Los Angeles Times (1886-Current File); Jun 26, 1979; ProQuest Historical Newspapers Los Angeles Times (1881 - 1986)  pg. B1

HOLY BUT RICH Indian Gurus Forsake the Simple Life

When the gurus of ancient India made pilgrimages of more than 1,000 miles to the country's holy cities, they trudged every mile on foot, living off the meager offerings of villagers along the way.

Today, when guru Bhagwan Shree Rajneesh goes 100 yards to meet disciples at his retreat here, he is transported in a chauffeur-driven yellow Mercedes-Benz.

Rajneesh, who is looked upon as God by his growing flock of followers, reflects the changing role and fortunes of India's modern gurus. No longer are they simple holy men, preaching the Hindu scriptures to all who stop and listen. Today's popular gurus offer their followers a sophisticated mixture of traditional Hindu spiritualism spiced with Freudian psychology and magic tricks.

The opulent, sometimes flamboyant life styles of these modern gurus runs contrary to Indian tradition but their Western followers see no conflict. "The Indian mind has a hard time adjusting to the idea of a rich guru," Shreepad Wagh, editor of Poona's English-language newspaper, said. "Wealth and guru are contradictions. You (in the West) are used to it because of the way the Pope lives." The Western following has helped break down this traditional image and generate a substantial Indian following for the gurus, mainly among the well-to-do.

"Indians look at Westerners coming in and figure the guru must have some special wisdom or they wouldn't come all this way," said Khushwant Singh, a New Delhi-based expert on gurus who once lectured on comparative religion at Princeton. "So they join in too."

Still, it is the less radical of the new gurus who appeal most to Indian tastes. The Indians' favorite is a charismatic, 52-year-old south Indian named Sathya Sai Baba, whose message of peace, truth and love, mixed with displays of what he calls divine magic, draws tens of thousands to his carefully stage-managed public appearances.

"He's the closest living thing we have to Oral Roberts," a Westernized Indian said.

A New Delhi-based journalist places gurus in three categories: "There are those who draw mainly Westerners, those who draw rich Indians and the traditional sadhu (someone who has undergone religious training and penance) who works among the poor."

The new guru has a definite elitist quality,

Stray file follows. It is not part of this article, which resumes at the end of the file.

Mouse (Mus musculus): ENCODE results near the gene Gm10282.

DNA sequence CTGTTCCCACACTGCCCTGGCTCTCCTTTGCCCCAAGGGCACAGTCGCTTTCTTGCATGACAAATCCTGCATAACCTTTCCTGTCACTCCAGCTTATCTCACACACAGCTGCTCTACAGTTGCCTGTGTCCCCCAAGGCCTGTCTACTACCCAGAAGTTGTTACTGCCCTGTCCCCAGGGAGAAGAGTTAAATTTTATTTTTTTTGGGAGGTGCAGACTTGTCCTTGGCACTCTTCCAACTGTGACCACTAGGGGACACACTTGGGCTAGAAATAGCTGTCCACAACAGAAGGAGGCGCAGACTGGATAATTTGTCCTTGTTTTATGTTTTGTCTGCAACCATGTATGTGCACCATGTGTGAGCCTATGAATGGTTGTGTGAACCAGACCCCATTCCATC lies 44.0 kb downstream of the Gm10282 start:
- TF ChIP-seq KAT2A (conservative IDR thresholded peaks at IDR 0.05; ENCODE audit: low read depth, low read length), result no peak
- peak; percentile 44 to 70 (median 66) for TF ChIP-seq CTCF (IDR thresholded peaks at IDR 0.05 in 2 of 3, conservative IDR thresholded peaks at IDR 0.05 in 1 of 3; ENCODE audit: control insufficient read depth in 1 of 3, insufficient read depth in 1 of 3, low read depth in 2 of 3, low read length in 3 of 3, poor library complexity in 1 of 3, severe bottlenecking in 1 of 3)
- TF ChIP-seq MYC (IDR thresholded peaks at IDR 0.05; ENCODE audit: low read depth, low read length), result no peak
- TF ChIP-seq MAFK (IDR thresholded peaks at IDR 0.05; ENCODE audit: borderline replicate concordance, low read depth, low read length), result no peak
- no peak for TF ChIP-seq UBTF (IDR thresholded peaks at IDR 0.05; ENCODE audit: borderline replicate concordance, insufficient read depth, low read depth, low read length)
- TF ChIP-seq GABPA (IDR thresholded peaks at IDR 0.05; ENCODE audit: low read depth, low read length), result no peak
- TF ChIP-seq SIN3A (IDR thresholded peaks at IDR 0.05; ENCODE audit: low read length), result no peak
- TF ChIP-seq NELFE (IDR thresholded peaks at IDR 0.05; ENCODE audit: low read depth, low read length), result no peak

"Religion is a luxury of the rich," Rajneesh has said. "To a poor man you give bread."

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Gurus of India Holy, but No Longer Poor

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The wealth of the disciples more often than not flows into the movements - creating efficient, well-heeled corporate images and styles uncharacteristic of India.

"Money is only important if you don't have it, a senior administrator of the Maharishi Mahesh Yogi's Transcendental Meditation movement said recently in reply to a question on the group's financial state. "Money isn't a problem for us. If you have a good product, people will buy it."

Since the Beatles first put him and the idea of Indian gurus on the international map a decade and a half ago, the Maharishi has outgrown his original ashram (retreat) at Rishikesh along the remote upper Ganges and now operates from a sprawling complex in the Swiss Alps under the title "World Government of the Age of Enlightenment." "Communications were poor at Rishikesh," said Mahendra Shah, who coordinates the Transcendental Meditation movement in India with international headquarters in a rambling house in suburban New Delhi. "We do a lot of our work on international conference calls now."

Another guru with a large Western following, Swami Muktananda Paramahansa (known as Muktananda) left India recently on a two-year world tour to promote his teachings. Until his departure, his comfortable ashram at Ganespuri, 100 miles north of Bombay, was often filled with large numbers of Americans and West Europeans. "It was like little Scarsdale up there," an American who visited the ashram said. "He'll draw them in by the planeload for long or short doses of mysticism. and then load them back on the plane for home again."

Now, however, the mountain has gone to Mohammed and the ashram has been all but mothballed until the guru returns.

While there is little doubt that India's new gurus have control over considerable wealth, it is impossible to determine how much, the gurus and their disciples are reluctant to discuss financing. "About all you can say is that these movements are growing and that, as they grow, they bring in more money," an observer said.